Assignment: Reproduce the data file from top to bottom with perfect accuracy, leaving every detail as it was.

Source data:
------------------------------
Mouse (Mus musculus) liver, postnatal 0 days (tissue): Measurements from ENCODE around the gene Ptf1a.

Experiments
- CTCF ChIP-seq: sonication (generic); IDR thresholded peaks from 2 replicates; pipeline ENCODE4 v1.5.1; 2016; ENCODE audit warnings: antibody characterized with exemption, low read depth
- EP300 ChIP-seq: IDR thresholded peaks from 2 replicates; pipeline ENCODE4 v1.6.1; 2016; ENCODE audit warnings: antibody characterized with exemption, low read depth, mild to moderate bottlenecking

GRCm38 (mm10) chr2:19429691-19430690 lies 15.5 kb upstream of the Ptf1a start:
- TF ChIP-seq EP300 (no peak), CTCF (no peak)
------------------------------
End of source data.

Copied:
Mouse (Mus musculus) liver, postnatal 0 days (tissue): Measurements from ENCODE around the gene Ptf1a.

Experiments
- CTCF ChIP-seq: sonication (generic); IDR thresholded peaks from 2 replicates; pipeline ENCODE4 v1.5.1; 2016; ENCODE audit warnings: antibody characterized with exemption, low read depth
- EP300 ChIP-seq: IDR thresholded peaks from 2 replicates; pipeline ENCODE4 v1.6.1; 2016; ENCODE audit warnings: antibody characterized with exemption, low read depth, mild to moderate bottlenecking

GRCm38 (mm10) chr2:19429691-19430690 lies 15.5 kb upstream of the Ptf1a start:
- TF ChIP-seq EP300 (no peak), CTCF (no peak)